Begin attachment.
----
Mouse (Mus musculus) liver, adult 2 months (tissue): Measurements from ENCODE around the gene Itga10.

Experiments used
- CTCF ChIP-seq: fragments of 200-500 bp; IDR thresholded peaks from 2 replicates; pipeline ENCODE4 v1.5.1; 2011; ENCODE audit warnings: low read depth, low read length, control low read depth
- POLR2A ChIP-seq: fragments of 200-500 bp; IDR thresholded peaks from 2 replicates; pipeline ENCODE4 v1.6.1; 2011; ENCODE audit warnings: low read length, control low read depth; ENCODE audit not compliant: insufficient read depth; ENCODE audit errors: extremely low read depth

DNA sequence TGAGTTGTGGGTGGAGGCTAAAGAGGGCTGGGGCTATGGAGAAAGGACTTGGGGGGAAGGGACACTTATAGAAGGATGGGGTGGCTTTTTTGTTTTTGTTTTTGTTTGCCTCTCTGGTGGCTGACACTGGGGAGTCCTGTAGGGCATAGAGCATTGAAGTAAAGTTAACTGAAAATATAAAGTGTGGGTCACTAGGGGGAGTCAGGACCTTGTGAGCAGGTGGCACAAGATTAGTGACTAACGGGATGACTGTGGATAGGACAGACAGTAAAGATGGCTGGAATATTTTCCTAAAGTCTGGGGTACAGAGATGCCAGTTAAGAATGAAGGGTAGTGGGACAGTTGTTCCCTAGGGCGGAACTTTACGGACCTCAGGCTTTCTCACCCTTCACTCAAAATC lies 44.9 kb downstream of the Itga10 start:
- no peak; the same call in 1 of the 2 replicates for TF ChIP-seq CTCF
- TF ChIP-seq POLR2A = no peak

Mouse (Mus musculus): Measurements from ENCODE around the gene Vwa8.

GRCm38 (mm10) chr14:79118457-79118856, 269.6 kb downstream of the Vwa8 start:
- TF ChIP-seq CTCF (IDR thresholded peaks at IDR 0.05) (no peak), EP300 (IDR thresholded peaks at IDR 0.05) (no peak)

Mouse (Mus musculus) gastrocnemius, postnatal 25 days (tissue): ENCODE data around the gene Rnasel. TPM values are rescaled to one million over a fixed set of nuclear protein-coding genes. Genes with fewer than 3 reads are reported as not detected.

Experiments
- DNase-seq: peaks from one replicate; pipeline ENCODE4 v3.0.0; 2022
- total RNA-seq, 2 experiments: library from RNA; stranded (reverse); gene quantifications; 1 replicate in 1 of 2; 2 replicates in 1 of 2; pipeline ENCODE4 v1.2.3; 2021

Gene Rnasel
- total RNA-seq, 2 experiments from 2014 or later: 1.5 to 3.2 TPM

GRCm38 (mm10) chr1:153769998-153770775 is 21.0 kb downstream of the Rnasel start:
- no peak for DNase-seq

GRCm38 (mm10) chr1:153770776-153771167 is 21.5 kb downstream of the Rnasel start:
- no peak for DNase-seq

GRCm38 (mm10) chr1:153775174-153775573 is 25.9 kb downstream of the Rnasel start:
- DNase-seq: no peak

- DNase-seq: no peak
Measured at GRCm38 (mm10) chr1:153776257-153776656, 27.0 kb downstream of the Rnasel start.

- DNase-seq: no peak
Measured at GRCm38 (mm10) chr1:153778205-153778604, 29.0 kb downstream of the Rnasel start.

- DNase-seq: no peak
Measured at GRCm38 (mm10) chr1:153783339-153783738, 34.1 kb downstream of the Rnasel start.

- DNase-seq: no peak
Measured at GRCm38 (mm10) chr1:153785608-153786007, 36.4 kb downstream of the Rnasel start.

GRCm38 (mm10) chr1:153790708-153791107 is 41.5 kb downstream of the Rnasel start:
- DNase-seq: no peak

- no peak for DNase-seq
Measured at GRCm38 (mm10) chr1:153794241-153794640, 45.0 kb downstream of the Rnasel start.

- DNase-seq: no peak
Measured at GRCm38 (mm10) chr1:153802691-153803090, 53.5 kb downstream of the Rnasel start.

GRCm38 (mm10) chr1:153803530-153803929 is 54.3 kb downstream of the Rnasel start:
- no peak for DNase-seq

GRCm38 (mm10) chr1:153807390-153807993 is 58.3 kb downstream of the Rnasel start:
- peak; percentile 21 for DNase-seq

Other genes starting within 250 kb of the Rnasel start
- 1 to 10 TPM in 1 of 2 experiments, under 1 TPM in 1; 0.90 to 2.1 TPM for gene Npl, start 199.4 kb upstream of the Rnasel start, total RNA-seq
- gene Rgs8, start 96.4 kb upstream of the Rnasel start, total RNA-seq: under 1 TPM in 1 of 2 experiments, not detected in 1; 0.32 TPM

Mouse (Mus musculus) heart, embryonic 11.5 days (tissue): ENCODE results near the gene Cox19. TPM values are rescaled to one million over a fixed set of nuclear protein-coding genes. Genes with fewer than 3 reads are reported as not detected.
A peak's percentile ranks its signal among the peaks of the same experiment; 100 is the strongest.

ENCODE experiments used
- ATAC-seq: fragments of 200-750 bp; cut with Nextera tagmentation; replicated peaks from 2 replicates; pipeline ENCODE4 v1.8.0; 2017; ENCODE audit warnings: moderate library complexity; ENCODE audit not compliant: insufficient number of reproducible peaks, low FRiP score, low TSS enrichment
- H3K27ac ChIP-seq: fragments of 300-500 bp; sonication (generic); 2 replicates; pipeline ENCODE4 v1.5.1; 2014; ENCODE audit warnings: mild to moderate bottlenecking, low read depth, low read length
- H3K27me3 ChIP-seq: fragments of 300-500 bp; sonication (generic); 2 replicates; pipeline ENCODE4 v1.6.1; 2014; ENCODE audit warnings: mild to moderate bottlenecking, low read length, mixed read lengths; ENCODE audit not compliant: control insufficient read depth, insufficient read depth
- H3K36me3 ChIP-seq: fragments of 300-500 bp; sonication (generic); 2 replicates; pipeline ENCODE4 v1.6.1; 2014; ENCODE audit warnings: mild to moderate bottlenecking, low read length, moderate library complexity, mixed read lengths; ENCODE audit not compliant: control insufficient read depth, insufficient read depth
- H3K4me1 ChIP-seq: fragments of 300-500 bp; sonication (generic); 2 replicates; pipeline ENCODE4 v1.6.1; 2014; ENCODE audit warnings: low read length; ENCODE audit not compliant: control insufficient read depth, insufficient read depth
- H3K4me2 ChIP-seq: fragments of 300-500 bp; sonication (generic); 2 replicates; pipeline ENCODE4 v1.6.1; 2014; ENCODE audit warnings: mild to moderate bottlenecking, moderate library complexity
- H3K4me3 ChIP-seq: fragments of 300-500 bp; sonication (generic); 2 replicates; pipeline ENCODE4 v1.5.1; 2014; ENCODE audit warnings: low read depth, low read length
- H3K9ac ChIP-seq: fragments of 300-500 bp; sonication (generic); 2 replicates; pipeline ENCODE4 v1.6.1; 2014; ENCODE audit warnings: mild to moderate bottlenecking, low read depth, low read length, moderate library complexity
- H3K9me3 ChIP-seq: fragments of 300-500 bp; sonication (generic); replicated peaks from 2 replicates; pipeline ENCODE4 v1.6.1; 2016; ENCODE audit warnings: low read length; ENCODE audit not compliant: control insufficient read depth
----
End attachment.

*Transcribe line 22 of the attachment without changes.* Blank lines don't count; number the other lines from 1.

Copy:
- DNase-seq: no peak